#44: Bob Dylan, ‘Oh Mercy’ (1989) vs. Fugees, ‘The Score’ (1996)


All hail the master! The legend. The wizard of words. The  melody maestro. The trickster with a social conscious. No, I’m not talking about Bob Dylan (this time). I am talking about The Fugees’ Lauryn Hill. What a performance she and those two other guys put into their second and final album, The Score. Marvel at how she moves seamlessly and gorgeously between singing and rapping. What a voice! One minute, she croons achingly about how he’s killing her softly with his song, the next minute she’s tearing you a new one with her rapping:

So weep as your sweet dreams break up like Eurythmics
Rap rejects my tape deck, ejects projectile
Whether Jew or gentile, I rank top percentile
Many styles, more powerful than gamma rays
My grammar pays, like Carlos Santana plays “Black Magic Woman”
So while you fuming, I’m consuming mango juice under Polaris
You just embarrassed cause it’s your last tango in Paris

Seriously, how many references and rhymes can one person pack into a few lines? This album has humour, rage, political consciousness and beauty. I was aware of it at the time, of course, but paid scant attention to it. I’ve had it on repeat for the past week and I am thoroughly impressed. I’m actually surprised it’s not higher on the 90s list.

I say all this with an aching in my heart. Dylan is my guy, my favourite recording artist of all time (or maybe Neil Young). And Oh Mercy is a damn fine album; his improbable and incredibly welcome comeback album after a decade of mediocrity (the 80s were not kind to the greatest songwriter of all time), thanks to some beautifully moody tunes, and lush production and beautiful guitar from legendary producer Daniel Lanois. I bought it when it was new and I was also in the early days of vintage Dylan discovery, and it will always have a special place in my heart.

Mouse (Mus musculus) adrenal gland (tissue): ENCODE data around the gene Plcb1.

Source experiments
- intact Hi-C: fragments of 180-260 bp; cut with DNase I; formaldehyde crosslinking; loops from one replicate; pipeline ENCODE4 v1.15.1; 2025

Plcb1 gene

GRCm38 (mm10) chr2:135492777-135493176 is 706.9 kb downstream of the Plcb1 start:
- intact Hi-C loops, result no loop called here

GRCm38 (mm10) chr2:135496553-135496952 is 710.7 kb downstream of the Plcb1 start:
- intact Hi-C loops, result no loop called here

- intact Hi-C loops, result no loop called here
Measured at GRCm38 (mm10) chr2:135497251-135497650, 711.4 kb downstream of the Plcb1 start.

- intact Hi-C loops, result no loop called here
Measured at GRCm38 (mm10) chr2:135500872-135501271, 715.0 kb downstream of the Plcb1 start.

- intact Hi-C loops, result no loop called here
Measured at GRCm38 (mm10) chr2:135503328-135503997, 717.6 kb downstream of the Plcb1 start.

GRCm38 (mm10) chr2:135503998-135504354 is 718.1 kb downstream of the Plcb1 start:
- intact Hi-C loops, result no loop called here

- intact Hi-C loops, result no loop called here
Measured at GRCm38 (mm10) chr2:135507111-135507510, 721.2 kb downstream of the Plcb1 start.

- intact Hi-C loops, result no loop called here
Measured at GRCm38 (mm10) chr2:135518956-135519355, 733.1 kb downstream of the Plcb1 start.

Alas, Oh Mercy is a minor Dylan masterpiece (he would have at least three bigger ones still to come), and it can’t compete with The Score, an influential and near-perfect album that also happened to be a massive hit that proved hip hop could be uncompromising and still appeal to the masses.


WINNER: The Fugees, The Score (1 point)


80s: 4

90s: 3

80s: 4
90s: 3

Next week’s battle  –  #43: Bruce Springsteen, Nebraska (1982) vs. TLC, CrazySexyCool (1994)

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